Document Type



Premenstrual syndrome (PMS) is categorized by individuals experiencing symptoms, such as bloating, cravings, and emotional dysregulation, beginning one to two weeks before menstruation that interfere with their daily lives. PMS is experienced by much of the female population; specifically, around 40% of women experience moderate to severe PMS symptoms (Ussher, 2003). It has been shown that familial relationships can affect one’s emotional state in a multitude of settings, and a mother-daughter relationship is one of the most important, yet conflictual, relationships in a daughter’s life (Brooks-Gunn & Paikoff, 1997). The purpose of this study was to examine the impact of perceived maternal support during daughters’ childhood and discover whether it impacts their PMS symptoms moving forward. A convenience sample of undergraduate participants was collected through the SONA recruitment system at Bridgewater State University. Twelve participants were interviewed individually, and interviews lasted between 30-60 minutes. Interviews were then transcribed, coded, and analyzed using thematic analysis. Three main themes were discovered, including maternal support, gender bonding and modeling, and coping with PMS. Findings from this research are useful for those who are looking for more information on PMS and the impact maternal support may play in symptom intensity.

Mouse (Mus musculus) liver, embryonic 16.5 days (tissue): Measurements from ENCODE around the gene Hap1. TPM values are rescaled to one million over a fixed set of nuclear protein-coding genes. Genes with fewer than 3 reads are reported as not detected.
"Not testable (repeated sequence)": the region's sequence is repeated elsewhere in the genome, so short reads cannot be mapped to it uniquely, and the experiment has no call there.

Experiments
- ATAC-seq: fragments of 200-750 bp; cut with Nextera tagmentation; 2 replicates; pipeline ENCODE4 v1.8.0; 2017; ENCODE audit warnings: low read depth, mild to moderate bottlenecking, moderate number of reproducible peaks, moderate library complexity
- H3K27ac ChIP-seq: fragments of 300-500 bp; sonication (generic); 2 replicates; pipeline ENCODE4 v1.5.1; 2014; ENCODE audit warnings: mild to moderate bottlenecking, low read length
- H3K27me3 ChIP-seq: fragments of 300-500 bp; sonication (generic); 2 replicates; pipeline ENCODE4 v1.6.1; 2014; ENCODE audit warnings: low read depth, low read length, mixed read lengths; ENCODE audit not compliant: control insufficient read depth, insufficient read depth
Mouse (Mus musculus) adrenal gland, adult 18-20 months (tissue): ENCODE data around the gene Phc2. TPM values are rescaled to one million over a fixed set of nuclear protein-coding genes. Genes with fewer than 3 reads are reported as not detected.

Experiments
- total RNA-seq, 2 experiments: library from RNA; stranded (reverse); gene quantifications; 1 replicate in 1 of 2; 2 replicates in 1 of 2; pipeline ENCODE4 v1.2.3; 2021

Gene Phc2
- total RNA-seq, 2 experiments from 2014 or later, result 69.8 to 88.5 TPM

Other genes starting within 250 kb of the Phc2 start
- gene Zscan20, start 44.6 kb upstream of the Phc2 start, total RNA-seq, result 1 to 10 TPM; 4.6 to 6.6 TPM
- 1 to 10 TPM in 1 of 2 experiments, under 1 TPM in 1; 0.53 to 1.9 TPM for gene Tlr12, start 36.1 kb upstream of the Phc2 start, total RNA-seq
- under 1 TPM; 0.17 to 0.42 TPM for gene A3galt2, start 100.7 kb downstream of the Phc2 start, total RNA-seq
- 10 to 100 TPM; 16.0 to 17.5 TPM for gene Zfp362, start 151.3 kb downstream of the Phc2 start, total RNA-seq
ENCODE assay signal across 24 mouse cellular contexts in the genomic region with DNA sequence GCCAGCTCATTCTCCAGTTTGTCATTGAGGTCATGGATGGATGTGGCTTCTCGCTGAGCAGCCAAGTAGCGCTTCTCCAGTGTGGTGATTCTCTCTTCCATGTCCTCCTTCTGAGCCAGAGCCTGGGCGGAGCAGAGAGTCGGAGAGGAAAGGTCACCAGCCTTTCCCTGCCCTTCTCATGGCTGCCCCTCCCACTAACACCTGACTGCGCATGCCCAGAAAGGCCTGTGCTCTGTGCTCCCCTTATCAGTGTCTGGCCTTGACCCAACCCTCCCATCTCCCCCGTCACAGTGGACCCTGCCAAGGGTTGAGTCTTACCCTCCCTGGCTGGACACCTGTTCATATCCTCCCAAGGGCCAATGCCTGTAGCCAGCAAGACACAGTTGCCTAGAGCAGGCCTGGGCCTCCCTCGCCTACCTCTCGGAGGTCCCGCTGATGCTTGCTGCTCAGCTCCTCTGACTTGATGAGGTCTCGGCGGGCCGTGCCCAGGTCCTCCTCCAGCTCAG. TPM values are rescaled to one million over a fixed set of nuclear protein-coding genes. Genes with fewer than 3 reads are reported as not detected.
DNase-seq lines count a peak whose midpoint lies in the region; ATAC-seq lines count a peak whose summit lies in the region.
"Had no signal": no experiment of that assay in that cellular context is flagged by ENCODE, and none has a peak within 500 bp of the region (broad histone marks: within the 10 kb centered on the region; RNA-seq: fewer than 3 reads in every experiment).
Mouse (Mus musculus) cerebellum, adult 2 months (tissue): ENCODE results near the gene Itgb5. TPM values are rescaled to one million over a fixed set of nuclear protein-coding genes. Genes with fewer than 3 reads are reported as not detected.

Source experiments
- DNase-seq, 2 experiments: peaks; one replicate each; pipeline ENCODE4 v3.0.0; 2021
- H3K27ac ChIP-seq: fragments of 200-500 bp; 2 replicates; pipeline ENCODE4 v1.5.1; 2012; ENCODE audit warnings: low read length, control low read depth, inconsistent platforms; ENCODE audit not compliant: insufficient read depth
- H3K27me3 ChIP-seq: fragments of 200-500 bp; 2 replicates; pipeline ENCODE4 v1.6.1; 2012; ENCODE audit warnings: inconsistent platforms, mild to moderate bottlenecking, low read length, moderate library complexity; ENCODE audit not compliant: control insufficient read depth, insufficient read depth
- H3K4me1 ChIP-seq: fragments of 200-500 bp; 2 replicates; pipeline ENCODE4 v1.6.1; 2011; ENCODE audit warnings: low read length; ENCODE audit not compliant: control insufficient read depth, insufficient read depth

Thesis Comittee

Dr. Theresa E. Jackson, Thesis Advisor

Dr. Elizabeth Spievak, Committee Member

Dr. Joseph Schwab, Committee Member

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Original document was submitted as an Honors Program requirement. Copyright is held by the author.

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